All-conquering Zvonareva claims Cali double


Originally published on: 26/02/10 11:30

Veni, Vidi…Vera Zvonareva completed a clean sweep the women’s titles at the 2009 BNP Paribas Open, beating defending champion Ana Ivanovic 7-6(5) 6-2 on Sunday in Indian Wells.

Playing the more consistent tennis in gale force winds at the Indian Wells Tennis Garden, Zvonareva reeled off six games in a row after dropping serve in the second set to wrap up victory in just under two hours.

“Thanks to all of you for coming out today and staying with us in this crazy weather,” a gleeful Zvonareva said afterwards in her courtside interview.

“It was just who can handle the conditions better. Today she did. She played really well” – Ivanovic

Both players battled with their service tosses and were broken twice in the opening set, but the Russian crucially saved three set points in the game 12 before holding serve to reach a tie-break, clinching it 7-5 when Ivanovic netted a forehand.

Although the No.5 seed hit a blistering backhand winner down the line to break Zvonareva in the first game of the second set, her resistance quickly folded.

Ivanovic held to lead 2-0 before Zvonareva broke back in the fourth, sixth and eighth games to clinch the ninth WTA singles title of her career – just a day after claiming the women’s doubles crown with Victoria Azarenka.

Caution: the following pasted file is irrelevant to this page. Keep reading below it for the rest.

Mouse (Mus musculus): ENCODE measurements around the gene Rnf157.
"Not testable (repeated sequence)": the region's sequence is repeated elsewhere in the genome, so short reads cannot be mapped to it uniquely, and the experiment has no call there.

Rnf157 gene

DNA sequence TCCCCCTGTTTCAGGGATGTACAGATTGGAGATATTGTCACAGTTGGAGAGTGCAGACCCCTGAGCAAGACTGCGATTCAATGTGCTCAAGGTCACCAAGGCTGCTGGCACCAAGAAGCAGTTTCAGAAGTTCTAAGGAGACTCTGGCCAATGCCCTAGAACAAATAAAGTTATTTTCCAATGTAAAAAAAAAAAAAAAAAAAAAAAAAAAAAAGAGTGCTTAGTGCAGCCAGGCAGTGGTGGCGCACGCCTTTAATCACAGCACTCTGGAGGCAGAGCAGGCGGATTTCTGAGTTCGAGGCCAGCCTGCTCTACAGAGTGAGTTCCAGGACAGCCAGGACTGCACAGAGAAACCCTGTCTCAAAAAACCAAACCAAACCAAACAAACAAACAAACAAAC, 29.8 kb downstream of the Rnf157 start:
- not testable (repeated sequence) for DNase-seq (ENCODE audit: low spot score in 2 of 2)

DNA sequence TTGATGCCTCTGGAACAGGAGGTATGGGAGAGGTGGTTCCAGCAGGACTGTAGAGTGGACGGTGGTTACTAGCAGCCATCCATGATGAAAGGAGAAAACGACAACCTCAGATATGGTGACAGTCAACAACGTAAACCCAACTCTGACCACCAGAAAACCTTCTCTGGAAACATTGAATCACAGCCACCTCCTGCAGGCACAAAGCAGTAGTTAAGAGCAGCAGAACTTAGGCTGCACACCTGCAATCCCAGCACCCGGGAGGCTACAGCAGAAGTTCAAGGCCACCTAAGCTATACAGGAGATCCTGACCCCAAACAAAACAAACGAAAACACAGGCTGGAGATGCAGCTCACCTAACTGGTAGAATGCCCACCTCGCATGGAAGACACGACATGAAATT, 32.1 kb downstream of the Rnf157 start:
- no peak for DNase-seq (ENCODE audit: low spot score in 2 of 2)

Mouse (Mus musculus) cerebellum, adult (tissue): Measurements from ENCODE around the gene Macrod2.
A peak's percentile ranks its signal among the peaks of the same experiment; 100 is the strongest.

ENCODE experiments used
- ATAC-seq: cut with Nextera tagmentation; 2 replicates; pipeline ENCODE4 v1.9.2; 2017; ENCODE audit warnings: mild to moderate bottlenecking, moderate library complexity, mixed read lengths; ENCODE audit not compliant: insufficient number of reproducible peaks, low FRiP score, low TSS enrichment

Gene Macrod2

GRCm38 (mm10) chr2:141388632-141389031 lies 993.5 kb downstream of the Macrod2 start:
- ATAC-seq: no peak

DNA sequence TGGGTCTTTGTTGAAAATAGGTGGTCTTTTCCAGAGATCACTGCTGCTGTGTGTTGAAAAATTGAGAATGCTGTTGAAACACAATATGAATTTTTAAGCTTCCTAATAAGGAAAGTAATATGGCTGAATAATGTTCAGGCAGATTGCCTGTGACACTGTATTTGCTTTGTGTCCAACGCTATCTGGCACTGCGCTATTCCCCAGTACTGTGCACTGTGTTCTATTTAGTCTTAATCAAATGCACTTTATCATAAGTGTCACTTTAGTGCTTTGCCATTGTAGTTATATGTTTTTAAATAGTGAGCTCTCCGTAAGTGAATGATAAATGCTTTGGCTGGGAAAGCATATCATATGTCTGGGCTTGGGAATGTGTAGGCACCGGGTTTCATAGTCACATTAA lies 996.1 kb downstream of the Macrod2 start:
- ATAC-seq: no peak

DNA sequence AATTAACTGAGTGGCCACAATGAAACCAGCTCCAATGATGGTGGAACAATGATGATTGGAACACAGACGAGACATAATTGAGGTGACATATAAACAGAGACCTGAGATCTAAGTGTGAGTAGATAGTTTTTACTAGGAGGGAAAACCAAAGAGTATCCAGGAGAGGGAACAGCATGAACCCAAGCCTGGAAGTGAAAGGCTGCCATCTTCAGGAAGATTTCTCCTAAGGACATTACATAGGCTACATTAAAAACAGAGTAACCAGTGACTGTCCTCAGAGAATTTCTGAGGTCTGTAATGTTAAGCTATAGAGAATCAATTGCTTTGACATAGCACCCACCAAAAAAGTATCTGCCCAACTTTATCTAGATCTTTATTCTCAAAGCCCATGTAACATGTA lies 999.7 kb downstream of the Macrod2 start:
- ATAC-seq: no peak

Amazingly, Zvonareva hit only five winners in the windy conditions but limited herself to just 23 unforced errors, while the defending champ produced a staggering 46 of her own.

Ivanovic, who beat Svetlana Kuznetsova 6-4 6-3 in last year’s final, admitted to struggling with the conditions throughout the match, hitting five double faults.

“Honestly, it was the toughest conditions I ever played in,” the Serb said afterwards. “It was very, very windy and it wasn’t much about the game and a game plan today.

“It was just who can handle the conditions better and who can stay mentally tougher through it. Today she did. She played really well.

“It was very hard to control the ball,” the former world No.1 said. “Some points I just didn’t believe. I tried to go for some shots but it was very hard to adjust to all the wind.

“So many times I just didn’t make enough steps to move forward – then the other times I was too much forward and had to move back. It was just very hard to judge where the ball would bounce and where the ball will end up.”


Tim Farthing, Tennishead Editorial Director & Owner, has been a huge tennis fan his whole life. He's a tennis journalist and entrepreneur as well as playing tennis to a national standard. He also helps manage his local club and volunteers for his local tennis organisation. He's a specialist in content about the administration of professional tennis and tennis coaching for all levels.